The Observer is a student-run, daily print & online newspaper serving Notre Dame, Saint Mary's & Holy Cross. Learn about us.



Perfect your humanity

| Thursday, March 6, 2014


I’m sure many of us know well the pressures that come with the desire to be perfect. Perhaps you may have crafted an unblemished GPA, sculpted an impeccable six-pack of abs or managed a flawless attendance for syllabus week shenanigans. In whatever capacity, perfection is something we all know, love and hate. In fact, if we are not careful, it can become consuming and all too easy to lose ourselves in this desire for perfection.

I must admit, I am not immune to desires for perfection. Case in point: With spring break around the corner, I’d love that perfect beach body. For better or worse, this drive to tone those areas that winter sweaters so conveniently smooth over has manifested itself in a healthy resurgence of a favorite pastime, hot yoga.

While I knew going into class that the benefits of yoga are both physical and meditative, I usually spent those quiet times racing through that day’s to-do list in my mind.

The other day something the yoga instructor said caught my attention. She began class with the meditation: “Life is short. Never miss an opportunity to perfect your own humanity. Love is simple.”

Perfecting our own humanity — I had never quite heard of perfection mentioned in this way but it struck a chord.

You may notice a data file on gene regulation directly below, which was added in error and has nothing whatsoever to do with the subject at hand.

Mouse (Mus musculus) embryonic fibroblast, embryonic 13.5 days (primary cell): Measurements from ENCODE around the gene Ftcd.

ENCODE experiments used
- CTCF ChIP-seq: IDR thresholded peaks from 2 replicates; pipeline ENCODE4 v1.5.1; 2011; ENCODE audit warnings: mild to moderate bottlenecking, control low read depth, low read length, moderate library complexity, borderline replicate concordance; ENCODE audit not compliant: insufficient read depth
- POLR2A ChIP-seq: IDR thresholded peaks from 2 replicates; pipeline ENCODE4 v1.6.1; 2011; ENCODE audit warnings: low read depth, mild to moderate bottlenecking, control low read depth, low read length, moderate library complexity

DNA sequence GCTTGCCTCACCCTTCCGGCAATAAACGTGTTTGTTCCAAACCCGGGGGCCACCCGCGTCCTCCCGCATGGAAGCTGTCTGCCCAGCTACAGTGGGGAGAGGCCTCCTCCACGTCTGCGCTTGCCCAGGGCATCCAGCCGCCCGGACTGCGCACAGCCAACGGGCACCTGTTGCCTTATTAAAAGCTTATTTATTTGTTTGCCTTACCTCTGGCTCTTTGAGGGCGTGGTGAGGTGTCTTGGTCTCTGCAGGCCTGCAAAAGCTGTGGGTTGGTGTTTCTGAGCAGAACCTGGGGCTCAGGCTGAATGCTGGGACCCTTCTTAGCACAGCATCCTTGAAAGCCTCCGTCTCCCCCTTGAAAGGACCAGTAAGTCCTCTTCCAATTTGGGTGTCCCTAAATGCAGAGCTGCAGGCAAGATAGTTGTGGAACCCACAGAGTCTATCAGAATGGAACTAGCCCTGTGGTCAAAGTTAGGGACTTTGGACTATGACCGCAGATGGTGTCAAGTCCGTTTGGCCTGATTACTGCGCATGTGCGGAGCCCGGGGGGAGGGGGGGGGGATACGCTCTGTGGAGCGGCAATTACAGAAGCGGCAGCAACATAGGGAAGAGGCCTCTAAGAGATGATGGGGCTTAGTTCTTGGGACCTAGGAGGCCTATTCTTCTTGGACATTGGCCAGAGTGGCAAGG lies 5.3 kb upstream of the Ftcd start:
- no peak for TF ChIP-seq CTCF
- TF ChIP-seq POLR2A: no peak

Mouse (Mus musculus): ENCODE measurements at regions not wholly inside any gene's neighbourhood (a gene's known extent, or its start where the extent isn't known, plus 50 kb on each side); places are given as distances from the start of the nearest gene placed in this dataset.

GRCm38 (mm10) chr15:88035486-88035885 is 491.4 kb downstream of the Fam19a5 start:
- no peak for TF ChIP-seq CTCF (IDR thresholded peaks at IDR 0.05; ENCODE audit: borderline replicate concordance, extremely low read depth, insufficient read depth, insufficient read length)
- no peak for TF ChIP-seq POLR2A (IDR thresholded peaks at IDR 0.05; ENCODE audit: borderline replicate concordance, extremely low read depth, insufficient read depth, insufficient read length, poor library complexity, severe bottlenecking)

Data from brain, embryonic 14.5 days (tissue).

As I put the pause button on those to-do lists running through my head, I started to really think about what that phrase meant. Humanity allows for failings and bumps along the way — we are only human after all. Not only that, but it also recognizes the most basic of human virtues, virtues like truth, love, justice and an overall determination to promote individual as well as collective greatness.

After class I asked the instructor where she had found the saying. She directed me to a blog that highlights a comment made about a YouTube video that has recently gone viral. The video was made to raise awareness for SOS Children’s Village in Syria, an organization asking for donations of winter clothes for children in need. In true hidden-camera style, they document people’s reaction as they pass a child without a jacket on a cold winters day. The reactions are beautiful. While I have no connection with the organization or its success, I encourage those interested to check it out both the blog and the quote at www.lifebuzz.com/freezing-boy (Don’t forget to turn on the English subtitles.)

While desiring to be perfect at anything often leads to an unhealthy obsession, never missing an opportunity to perfect our humanity offers a new perspective — a perspective which might just be a perfect middle ground.

The views expressed in the Inside Column are those of the author and not necessarily those of The Observer.

Tags: , , ,

About Emily Hoffmann

Emily Hoffmann is a Graphic Designer for The Observer.

Contact Emily